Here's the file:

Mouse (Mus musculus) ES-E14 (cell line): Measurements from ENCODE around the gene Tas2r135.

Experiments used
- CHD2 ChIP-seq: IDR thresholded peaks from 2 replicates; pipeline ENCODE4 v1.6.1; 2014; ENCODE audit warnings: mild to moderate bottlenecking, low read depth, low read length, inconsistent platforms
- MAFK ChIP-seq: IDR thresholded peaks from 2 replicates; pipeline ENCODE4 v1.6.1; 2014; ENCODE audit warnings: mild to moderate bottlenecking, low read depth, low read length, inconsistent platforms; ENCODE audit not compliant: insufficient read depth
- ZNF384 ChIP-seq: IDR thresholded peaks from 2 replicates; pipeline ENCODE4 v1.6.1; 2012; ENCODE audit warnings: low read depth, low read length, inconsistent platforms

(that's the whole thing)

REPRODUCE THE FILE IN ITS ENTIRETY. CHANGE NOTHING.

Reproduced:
Mouse (Mus musculus) ES-E14 (cell line): Measurements from ENCODE around the gene Tas2r135.

Experiments used
- CHD2 ChIP-seq: IDR thresholded peaks from 2 replicates; pipeline ENCODE4 v1.6.1; 2014; ENCODE audit warnings: mild to moderate bottlenecking, low read depth, low read length, inconsistent platforms
- MAFK ChIP-seq: IDR thresholded peaks from 2 replicates; pipeline ENCODE4 v1.6.1; 2014; ENCODE audit warnings: mild to moderate bottlenecking, low read depth, low read length, inconsistent platforms; ENCODE audit not compliant: insufficient read depth
- ZNF384 ChIP-seq: IDR thresholded peaks from 2 replicates; pipeline ENCODE4 v1.6.1; 2012; ENCODE audit warnings: low read depth, low read length, inconsistent platforms